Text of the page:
Contact Us

In the News


World events and economic variables deliver a market difficult to predict

First published by Financial Reporter

Global events create uncertainty close to home

With three months almost behind us, it seems a fairly obvious statement to make but any thoughts of ‘market normality’ returning during 2022 – whatever that might mean – seem somewhat wishful thinking.

Of course, few would have foreseen what might be about to unfold in Ukraine back at the tail end of last year, and as a consequence, it really is impossible to understand where this might take our market, let alone the world.

The UK housing market has always felt somewhat insular; moving to its own specific tune and relatively unaffected by bigger ‘world’ events. That viewpoint was undoubtedly shifted by the Credit Crunch, but it still does often seem to swim in its own waters for a lot of the time.

However, even if indirectly, there are still going to be major ongoing consequences as a result of the Russian invasion of Ukraine, the sanctions against the former, and where this might take the world economy particularly in terms of gas and oil.

What consequences could this have on the market?

To that end, we feel there are a number of ongoing areas which we need to keep an eye on, with an impact likely to be felt for borrowers/would-be purchasers specifically and of course our own businesses.

First up, is of course inflation. Even before the year began, predictions for what inflation might reach were worrying; now however those predictions seem to be overly optimistic.

I read a recent report from Capital Economics suggesting inflation would peak in April/May this year at 8.5%, the time when energy bills are going to rise significantly. Let’s hope that’s the peak but a lot can happen between then and now, and during the rest of the year.

We should not forget that the Bank of England’s target for inflation is 2% so you might guess what will happen as a result of it running over four times that level. Increases to Bank Base Rate (BBR) seem assured – the only thing that might put the MPC off is the situation in Ukraine and whether it feels it wants to add to people’s mental burden with a financial one. It may feel like it doesn’t have a choice.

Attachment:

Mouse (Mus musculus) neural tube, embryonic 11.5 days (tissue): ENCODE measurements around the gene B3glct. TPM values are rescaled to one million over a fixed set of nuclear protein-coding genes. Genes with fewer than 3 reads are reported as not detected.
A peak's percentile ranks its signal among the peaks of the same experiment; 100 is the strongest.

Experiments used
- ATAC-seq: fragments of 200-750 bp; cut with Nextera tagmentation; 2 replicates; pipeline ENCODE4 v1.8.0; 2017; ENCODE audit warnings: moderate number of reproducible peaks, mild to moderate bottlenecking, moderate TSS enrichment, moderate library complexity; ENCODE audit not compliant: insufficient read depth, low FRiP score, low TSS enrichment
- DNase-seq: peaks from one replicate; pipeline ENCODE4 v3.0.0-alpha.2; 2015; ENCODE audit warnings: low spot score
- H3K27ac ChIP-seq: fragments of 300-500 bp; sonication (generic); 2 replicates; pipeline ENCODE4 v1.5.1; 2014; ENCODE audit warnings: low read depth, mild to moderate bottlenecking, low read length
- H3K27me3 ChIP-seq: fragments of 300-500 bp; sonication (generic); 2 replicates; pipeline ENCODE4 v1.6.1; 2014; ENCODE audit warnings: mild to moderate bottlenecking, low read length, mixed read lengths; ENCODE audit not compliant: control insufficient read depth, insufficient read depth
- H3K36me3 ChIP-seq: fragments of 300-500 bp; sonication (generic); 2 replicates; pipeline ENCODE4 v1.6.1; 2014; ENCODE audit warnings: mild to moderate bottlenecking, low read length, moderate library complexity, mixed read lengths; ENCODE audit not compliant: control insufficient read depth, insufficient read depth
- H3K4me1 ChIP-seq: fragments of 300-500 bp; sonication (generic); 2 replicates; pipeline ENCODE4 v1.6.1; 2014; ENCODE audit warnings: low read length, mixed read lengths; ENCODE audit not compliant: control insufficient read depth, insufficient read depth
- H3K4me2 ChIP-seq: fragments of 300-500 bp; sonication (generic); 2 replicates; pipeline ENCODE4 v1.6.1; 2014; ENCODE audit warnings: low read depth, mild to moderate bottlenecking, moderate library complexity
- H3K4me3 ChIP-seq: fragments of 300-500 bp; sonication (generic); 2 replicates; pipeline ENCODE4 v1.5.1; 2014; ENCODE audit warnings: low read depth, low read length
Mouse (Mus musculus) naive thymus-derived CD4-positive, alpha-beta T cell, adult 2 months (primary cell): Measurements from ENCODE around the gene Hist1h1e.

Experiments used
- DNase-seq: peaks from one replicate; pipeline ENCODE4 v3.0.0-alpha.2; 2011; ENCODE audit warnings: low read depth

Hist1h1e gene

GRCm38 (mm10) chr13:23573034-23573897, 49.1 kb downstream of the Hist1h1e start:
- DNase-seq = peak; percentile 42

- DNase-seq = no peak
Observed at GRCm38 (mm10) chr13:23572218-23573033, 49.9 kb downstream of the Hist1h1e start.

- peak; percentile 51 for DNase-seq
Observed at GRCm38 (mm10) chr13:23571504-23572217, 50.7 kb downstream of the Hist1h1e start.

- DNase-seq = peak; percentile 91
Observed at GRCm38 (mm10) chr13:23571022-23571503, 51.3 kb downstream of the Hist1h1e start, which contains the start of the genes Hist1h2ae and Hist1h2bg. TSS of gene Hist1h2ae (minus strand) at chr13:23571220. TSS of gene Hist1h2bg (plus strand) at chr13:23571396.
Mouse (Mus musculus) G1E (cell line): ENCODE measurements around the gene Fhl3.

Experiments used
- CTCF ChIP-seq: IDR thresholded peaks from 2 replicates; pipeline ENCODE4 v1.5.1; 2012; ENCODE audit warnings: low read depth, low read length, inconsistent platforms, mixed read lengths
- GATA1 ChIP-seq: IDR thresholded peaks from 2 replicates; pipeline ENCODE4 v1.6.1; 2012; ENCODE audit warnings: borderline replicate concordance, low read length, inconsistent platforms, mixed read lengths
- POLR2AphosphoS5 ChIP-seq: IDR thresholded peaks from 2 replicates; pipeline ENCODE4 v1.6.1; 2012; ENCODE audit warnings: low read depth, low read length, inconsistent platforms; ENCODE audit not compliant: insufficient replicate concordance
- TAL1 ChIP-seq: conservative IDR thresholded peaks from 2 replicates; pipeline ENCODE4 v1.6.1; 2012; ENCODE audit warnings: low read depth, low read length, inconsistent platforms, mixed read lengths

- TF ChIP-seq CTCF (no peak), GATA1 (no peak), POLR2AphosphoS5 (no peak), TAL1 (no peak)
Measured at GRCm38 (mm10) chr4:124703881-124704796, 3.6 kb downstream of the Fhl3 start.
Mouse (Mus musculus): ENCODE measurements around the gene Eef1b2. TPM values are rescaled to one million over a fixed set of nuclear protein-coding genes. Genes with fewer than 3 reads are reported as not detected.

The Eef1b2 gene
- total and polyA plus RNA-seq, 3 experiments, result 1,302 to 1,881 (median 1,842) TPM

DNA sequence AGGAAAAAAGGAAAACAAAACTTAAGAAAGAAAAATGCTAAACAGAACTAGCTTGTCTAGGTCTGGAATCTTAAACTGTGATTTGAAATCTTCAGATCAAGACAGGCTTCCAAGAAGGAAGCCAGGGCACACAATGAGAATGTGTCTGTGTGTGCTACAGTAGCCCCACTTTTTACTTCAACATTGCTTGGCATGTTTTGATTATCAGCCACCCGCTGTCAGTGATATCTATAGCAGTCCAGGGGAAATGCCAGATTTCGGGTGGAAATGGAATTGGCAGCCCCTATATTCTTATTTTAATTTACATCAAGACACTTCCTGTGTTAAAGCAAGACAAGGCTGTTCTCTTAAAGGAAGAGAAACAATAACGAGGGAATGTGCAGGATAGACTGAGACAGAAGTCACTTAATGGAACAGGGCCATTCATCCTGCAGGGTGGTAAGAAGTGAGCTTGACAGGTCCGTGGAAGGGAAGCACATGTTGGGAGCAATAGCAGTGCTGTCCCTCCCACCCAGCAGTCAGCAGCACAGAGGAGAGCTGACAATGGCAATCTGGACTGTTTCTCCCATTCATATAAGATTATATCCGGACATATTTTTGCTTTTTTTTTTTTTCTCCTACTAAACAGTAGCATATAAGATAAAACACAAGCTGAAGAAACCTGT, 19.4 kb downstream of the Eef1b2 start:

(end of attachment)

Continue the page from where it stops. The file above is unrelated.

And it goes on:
It’s therefore anticipated that BBR will rise a couple of times in the first half of this year by 25 basis points, with another 0.25% increase early in the second half of the year. That would take us to 1.25% with the potential that we’re back at 2% sometime during 2023.

A further yoke to bear to the cost of living

For individuals, inflation at the levels suggested is going to be difficult to stomach. Purely on energy bills alone, we’re looking at a doubling of monthly/yearly payments; plus the wider basket of goods is also going up. If you’re on a variable mortgage or BBR tracker then mortgage payments are also going to go up.

What this might mean for consumer confidence is likely to be a big factor in terms of housing market activity. As we’ve seen, the pandemic actually boosted demand and activity levels as people looked to move as a result of work/lifestyle reasons.

Whether this confidence remains in place will play itself out over the months ahead. At the moment, activity levels remain strong essentially because demand far outweighs supply by such a hefty amount. Going forward, one of the major questions will be whether individuals are able to get the mortgages they need?

In the mortgage/housing market, rising inflation is going to be fed through into affordability and we’ve already seen some lenders shifting their affordability measures in order to take account of those rising bills/outgoings.

The positive here is that lenders still need to lend. Competition is very high and many banks are sitting on large reserves that they need to get out of the door. That won’t change throughout the year.

Turbulent times make for an unpredictable market forecast

Whether individuals feel now is the right time to purchase/move, in such a turbulent period, is another unknown. We’ve seen the Major Purchase Index dip slightly with people putting off making some major purchases, and from this we might surmise that they could feel the same way about buying a new home.

However, as mentioned earlier, ours is a market which often reacts differently to others. We’ve seen very good transaction numbers already this year and the pipeline remains very strong – it would not surprise me to see this continuing, especially as we move into the Spring, traditionally a very busy time for the market.

Overall, it’s very difficult to come to many strong conclusions. There are so many variables at play, and we have few recent historical comparisons (if any) to draw upon. How many of us have worked in a (hopefully) post-pandemic period, in which war was being waged in Europe? No-one.

As always, it’s important to be flexible, to make the most of the work currently available, and the opportunities that present themselves. Control the controllables, hope for better news elsewhere, and cross fingers that the madness will end as soon as possible.

Simon Jackson is CEO of MSS 



Other News